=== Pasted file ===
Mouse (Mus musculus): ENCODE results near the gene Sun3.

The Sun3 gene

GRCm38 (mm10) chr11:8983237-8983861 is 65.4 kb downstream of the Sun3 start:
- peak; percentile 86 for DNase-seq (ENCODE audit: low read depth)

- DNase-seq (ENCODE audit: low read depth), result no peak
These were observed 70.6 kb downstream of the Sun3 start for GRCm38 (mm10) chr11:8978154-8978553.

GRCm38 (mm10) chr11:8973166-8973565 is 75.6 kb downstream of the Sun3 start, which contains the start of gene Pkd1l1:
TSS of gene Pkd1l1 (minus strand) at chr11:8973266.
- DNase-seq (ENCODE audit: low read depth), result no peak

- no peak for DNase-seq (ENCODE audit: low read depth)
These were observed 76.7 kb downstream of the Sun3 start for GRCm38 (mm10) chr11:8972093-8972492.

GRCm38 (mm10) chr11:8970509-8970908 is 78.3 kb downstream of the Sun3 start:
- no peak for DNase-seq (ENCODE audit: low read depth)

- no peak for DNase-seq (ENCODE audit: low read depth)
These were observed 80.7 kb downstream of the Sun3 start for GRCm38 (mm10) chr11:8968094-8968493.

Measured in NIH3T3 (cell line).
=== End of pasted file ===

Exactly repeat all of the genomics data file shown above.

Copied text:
Mouse (Mus musculus): ENCODE results near the gene Sun3.

The Sun3 gene

GRCm38 (mm10) chr11:8983237-8983861 is 65.4 kb downstream of the Sun3 start:
- peak; percentile 86 for DNase-seq (ENCODE audit: low read depth)

- DNase-seq (ENCODE audit: low read depth), result no peak
These were observed 70.6 kb downstream of the Sun3 start for GRCm38 (mm10) chr11:8978154-8978553.

GRCm38 (mm10) chr11:8973166-8973565 is 75.6 kb downstream of the Sun3 start, which contains the start of gene Pkd1l1:
TSS of gene Pkd1l1 (minus strand) at chr11:8973266.
- DNase-seq (ENCODE audit: low read depth), result no peak

- no peak for DNase-seq (ENCODE audit: low read depth)
These were observed 76.7 kb downstream of the Sun3 start for GRCm38 (mm10) chr11:8972093-8972492.

GRCm38 (mm10) chr11:8970509-8970908 is 78.3 kb downstream of the Sun3 start:
- no peak for DNase-seq (ENCODE audit: low read depth)

- no peak for DNase-seq (ENCODE audit: low read depth)
These were observed 80.7 kb downstream of the Sun3 start for GRCm38 (mm10) chr11:8968094-8968493.

Measured in NIH3T3 (cell line).